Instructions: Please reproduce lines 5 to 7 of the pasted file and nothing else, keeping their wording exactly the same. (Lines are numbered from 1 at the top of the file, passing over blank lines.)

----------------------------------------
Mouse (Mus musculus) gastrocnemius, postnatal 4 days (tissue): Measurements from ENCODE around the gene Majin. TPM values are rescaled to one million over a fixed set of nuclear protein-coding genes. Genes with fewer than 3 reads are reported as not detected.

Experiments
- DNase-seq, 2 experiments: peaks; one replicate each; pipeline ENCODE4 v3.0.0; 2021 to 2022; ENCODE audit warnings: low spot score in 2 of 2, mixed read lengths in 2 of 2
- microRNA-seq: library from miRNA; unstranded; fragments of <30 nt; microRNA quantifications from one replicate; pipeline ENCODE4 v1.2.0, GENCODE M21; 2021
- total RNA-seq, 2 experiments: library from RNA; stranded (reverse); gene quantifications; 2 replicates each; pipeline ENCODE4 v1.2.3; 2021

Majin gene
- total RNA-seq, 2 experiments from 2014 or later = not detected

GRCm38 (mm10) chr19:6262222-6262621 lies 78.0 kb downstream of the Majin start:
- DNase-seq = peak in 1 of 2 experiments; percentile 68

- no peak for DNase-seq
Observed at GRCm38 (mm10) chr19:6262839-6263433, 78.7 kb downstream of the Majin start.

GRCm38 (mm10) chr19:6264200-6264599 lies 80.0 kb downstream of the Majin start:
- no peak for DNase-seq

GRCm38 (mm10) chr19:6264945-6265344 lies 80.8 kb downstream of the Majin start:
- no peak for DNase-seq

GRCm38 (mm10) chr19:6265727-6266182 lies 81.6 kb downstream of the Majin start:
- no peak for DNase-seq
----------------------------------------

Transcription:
- total RNA-seq, 2 experiments: library from RNA; stranded (reverse); gene quantifications; 2 replicates each; pipeline ENCODE4 v1.2.3; 2021

Majin gene
- total RNA-seq, 2 experiments from 2014 or later = not detected